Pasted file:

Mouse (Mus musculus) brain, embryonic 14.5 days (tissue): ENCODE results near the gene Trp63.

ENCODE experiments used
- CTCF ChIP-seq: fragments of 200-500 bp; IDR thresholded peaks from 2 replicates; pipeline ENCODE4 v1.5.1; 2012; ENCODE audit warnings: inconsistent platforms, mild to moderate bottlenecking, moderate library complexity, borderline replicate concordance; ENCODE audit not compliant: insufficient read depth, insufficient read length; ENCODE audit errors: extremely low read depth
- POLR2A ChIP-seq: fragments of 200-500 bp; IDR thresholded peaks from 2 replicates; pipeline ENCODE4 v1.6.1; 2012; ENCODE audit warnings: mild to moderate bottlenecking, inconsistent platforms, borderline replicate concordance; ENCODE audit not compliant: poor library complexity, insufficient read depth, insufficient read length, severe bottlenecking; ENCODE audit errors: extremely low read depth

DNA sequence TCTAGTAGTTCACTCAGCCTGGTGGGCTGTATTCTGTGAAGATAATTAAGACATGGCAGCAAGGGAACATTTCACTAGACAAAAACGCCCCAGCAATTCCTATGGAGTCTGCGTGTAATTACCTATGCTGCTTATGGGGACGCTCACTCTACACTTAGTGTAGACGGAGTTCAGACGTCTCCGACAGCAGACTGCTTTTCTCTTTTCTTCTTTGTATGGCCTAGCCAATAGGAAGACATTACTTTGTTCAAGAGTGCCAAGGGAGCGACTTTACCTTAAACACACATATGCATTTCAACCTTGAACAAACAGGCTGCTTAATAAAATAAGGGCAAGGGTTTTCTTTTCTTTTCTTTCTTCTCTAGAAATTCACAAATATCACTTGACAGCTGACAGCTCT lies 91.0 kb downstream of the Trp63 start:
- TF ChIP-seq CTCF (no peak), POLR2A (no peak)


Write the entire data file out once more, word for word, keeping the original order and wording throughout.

Mouse (Mus musculus) brain, embryonic 14.5 days (tissue): ENCODE results near the gene Trp63.

ENCODE experiments used
- CTCF ChIP-seq: fragments of 200-500 bp; IDR thresholded peaks from 2 replicates; pipeline ENCODE4 v1.5.1; 2012; ENCODE audit warnings: inconsistent platforms, mild to moderate bottlenecking, moderate library complexity, borderline replicate concordance; ENCODE audit not compliant: insufficient read depth, insufficient read length; ENCODE audit errors: extremely low read depth
- POLR2A ChIP-seq: fragments of 200-500 bp; IDR thresholded peaks from 2 replicates; pipeline ENCODE4 v1.6.1; 2012; ENCODE audit warnings: mild to moderate bottlenecking, inconsistent platforms, borderline replicate concordance; ENCODE audit not compliant: poor library complexity, insufficient read depth, insufficient read length, severe bottlenecking; ENCODE audit errors: extremely low read depth

DNA sequence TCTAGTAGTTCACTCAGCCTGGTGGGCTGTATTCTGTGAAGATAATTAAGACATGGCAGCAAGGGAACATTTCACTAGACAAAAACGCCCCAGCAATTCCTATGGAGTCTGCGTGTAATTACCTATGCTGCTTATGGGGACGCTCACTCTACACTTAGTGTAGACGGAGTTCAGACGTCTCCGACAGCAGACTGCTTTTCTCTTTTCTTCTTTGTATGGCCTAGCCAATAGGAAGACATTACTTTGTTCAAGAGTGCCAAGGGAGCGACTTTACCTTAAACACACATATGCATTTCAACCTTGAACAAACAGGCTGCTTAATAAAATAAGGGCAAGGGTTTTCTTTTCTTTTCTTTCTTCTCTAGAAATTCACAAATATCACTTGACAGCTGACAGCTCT lies 91.0 kb downstream of the Trp63 start:
- TF ChIP-seq CTCF (no peak), POLR2A (no peak)